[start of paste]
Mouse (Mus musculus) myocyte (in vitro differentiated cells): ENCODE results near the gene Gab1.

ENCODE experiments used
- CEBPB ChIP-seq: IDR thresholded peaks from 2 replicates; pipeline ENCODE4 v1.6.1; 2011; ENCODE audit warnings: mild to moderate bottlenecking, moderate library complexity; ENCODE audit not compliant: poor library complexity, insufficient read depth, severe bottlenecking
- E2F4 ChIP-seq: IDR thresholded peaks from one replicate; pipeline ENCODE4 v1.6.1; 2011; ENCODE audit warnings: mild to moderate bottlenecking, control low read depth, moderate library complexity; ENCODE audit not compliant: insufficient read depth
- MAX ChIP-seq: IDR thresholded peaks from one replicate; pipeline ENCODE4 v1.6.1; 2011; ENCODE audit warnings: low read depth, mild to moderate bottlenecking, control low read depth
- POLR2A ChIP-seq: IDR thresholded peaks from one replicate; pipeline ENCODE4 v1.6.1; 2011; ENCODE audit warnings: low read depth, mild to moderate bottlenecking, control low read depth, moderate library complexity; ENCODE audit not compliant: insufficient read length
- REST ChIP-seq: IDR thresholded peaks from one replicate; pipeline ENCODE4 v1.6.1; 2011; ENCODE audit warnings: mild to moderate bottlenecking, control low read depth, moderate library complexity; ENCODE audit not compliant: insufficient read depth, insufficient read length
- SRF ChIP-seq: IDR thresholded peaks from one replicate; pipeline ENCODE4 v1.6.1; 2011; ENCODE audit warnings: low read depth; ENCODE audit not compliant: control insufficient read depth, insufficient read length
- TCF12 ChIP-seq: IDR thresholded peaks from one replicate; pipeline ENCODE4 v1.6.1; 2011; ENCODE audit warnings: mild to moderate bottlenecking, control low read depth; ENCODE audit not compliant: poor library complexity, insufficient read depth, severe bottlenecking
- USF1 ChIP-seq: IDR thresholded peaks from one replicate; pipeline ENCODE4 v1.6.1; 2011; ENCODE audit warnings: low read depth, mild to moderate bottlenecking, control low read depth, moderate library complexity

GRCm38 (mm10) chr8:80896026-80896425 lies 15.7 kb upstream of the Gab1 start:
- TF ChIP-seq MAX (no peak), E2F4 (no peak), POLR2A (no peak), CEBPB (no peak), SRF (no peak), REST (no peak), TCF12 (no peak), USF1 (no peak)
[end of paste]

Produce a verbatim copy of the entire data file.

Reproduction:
Mouse (Mus musculus) myocyte (in vitro differentiated cells): ENCODE results near the gene Gab1.

ENCODE experiments used
- CEBPB ChIP-seq: IDR thresholded peaks from 2 replicates; pipeline ENCODE4 v1.6.1; 2011; ENCODE audit warnings: mild to moderate bottlenecking, moderate library complexity; ENCODE audit not compliant: poor library complexity, insufficient read depth, severe bottlenecking
- E2F4 ChIP-seq: IDR thresholded peaks from one replicate; pipeline ENCODE4 v1.6.1; 2011; ENCODE audit warnings: mild to moderate bottlenecking, control low read depth, moderate library complexity; ENCODE audit not compliant: insufficient read depth
- MAX ChIP-seq: IDR thresholded peaks from one replicate; pipeline ENCODE4 v1.6.1; 2011; ENCODE audit warnings: low read depth, mild to moderate bottlenecking, control low read depth
- POLR2A ChIP-seq: IDR thresholded peaks from one replicate; pipeline ENCODE4 v1.6.1; 2011; ENCODE audit warnings: low read depth, mild to moderate bottlenecking, control low read depth, moderate library complexity; ENCODE audit not compliant: insufficient read length
- REST ChIP-seq: IDR thresholded peaks from one replicate; pipeline ENCODE4 v1.6.1; 2011; ENCODE audit warnings: mild to moderate bottlenecking, control low read depth, moderate library complexity; ENCODE audit not compliant: insufficient read depth, insufficient read length
- SRF ChIP-seq: IDR thresholded peaks from one replicate; pipeline ENCODE4 v1.6.1; 2011; ENCODE audit warnings: low read depth; ENCODE audit not compliant: control insufficient read depth, insufficient read length
- TCF12 ChIP-seq: IDR thresholded peaks from one replicate; pipeline ENCODE4 v1.6.1; 2011; ENCODE audit warnings: mild to moderate bottlenecking, control low read depth; ENCODE audit not compliant: poor library complexity, insufficient read depth, severe bottlenecking
- USF1 ChIP-seq: IDR thresholded peaks from one replicate; pipeline ENCODE4 v1.6.1; 2011; ENCODE audit warnings: low read depth, mild to moderate bottlenecking, control low read depth, moderate library complexity

GRCm38 (mm10) chr8:80896026-80896425 lies 15.7 kb upstream of the Gab1 start:
- TF ChIP-seq MAX (no peak), E2F4 (no peak), POLR2A (no peak), CEBPB (no peak), SRF (no peak), REST (no peak), TCF12 (no peak), USF1 (no peak)